While we now know that the district court understandably plainly erred in sentencing Davis based on judge-found facts under a mandatory sentencing regime, see Pirani, 406 F.3d at 550, Davis has failed to meet his burden of establishing the third prong of the plain error analysis, that the error affected his substantial rights, which requires that he "establish `a reasonable probability, based on the appellate record as a whole, that but for the error he would have received a more favorable sentence,'" United States v. Galaviz-Luna, 416 F.3d 796, 801 (8th Cir.2005) (quoting Pirani, 406 F.3d at 552) (some internal marks omitted), cert. denied, ___ U.S. ___, 126 S.Ct. 814, 163 L.Ed.2d 640 (2005). Indeed, Davis admits that "the record is devoid of any suggestion that [the district court] would have imposed a more favorable sentence." (Appellant's Suppl. Br. at 7.) In the first appeal, we affirmed the district court's calculation of the then-mandatory Guidelines range, which was 360 months to life, and Davis cannot quarrel with that calculation now; if this case were to be remanded, it would become the correct advisory Guidelines range. Faced with that range, the district court sentenced Davis to life in prison, the top of the range. Davis cannot establish that he would have received a more favorable sentence if the district court had sentenced him under an advisory scheme consistent with Booker when the district court, applying the Guidelines as mandatory, did not use what discretion it had to sentence him to a lower sentence within the properly-calculated Guidelines range. See United States v. Liner, 435 F.3d 920, 926 (8th Cir.2006) (defendant failed to meet third prong of plain error analysis where he was sentenced at the top of the Guidelines range); United States v. Staples, 435 F.3d 860, 865 (8th Cir.2006) (same); cf. Pirani, 406 F.3d at 553 (holding that a sentence at the bottom of a Guidelines range "is insufficient, without more," to meet the third prong of the plain error analysis).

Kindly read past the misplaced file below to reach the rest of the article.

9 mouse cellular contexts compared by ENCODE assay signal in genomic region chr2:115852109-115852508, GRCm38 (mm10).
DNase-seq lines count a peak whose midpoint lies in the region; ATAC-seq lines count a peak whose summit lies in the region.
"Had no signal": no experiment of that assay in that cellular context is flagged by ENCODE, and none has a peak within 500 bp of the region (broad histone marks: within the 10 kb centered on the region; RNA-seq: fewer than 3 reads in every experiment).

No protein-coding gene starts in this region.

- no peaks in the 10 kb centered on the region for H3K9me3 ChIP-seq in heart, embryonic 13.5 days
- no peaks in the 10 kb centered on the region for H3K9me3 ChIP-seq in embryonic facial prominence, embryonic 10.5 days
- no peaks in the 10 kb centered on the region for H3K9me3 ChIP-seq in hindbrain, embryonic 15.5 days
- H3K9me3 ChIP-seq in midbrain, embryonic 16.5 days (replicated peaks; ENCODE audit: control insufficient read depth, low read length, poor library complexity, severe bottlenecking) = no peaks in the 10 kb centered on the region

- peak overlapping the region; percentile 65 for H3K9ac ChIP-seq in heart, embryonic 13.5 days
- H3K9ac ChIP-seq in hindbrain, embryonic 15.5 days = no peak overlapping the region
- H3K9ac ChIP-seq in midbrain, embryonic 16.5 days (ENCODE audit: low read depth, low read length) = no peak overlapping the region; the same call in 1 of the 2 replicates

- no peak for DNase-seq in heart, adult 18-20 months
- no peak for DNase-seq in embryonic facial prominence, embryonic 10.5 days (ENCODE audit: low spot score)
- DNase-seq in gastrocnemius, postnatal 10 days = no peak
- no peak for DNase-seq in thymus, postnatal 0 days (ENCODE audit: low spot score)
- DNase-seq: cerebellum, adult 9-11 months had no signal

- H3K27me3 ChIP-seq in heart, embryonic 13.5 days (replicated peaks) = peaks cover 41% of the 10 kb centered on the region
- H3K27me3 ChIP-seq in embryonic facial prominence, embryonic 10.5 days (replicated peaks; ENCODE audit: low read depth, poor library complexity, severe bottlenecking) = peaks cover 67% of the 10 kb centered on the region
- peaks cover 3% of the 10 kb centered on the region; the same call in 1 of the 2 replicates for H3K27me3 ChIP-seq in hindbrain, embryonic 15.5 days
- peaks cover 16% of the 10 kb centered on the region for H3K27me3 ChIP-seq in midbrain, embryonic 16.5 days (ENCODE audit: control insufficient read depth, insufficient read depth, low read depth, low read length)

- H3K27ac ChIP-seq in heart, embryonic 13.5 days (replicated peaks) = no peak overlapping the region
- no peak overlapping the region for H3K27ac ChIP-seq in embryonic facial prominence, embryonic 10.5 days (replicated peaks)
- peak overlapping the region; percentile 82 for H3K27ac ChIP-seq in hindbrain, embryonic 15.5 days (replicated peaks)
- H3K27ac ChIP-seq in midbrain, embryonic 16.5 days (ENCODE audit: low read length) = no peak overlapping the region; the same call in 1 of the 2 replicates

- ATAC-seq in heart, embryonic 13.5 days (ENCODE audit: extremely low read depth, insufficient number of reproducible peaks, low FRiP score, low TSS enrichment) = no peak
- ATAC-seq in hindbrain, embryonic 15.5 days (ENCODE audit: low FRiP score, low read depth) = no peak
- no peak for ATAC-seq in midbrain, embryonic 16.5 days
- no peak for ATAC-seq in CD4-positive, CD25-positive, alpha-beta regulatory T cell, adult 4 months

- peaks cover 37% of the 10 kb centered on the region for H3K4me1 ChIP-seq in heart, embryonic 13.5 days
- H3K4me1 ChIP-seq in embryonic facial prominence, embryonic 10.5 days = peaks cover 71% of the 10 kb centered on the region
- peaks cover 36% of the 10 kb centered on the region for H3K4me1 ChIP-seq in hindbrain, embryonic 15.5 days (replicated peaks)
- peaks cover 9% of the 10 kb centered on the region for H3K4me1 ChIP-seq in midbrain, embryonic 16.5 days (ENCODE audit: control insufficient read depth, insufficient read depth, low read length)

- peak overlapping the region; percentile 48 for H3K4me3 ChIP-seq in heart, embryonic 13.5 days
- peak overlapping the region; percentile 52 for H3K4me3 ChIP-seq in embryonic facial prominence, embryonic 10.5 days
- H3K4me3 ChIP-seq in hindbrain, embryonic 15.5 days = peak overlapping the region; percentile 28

Davis urges us to ignore the requirement that the record must establish a reasonable probability that, but for the Booker error, the district court would have given him a lesser sentence because he was sentenced over a year prior to the Blakely ruling, and holding him to such an impossible standard would be unfair. First, we are without authority to do so; Davis is not alone in his circumstances, and we have consistently and repeatedly held defendants to the Pirani plain error standard when they were sentenced pre-Blakely. See, e.g., United States v. Lopez, 431 F.3d 313, 316-17 (8th Cir.2005) (applying plain error standard despite fact that defendant understandably failed to raise the issue when he was sentenced pre-Blakely). Second, the district court's sentence at the top of the Guidelines range completely dissipates any residual doubt we might have had about whether Davis would have received a more lenient sentence if the district court had treated the Guidelines as advisory as required by Booker.
The district court's judgment is affirmed.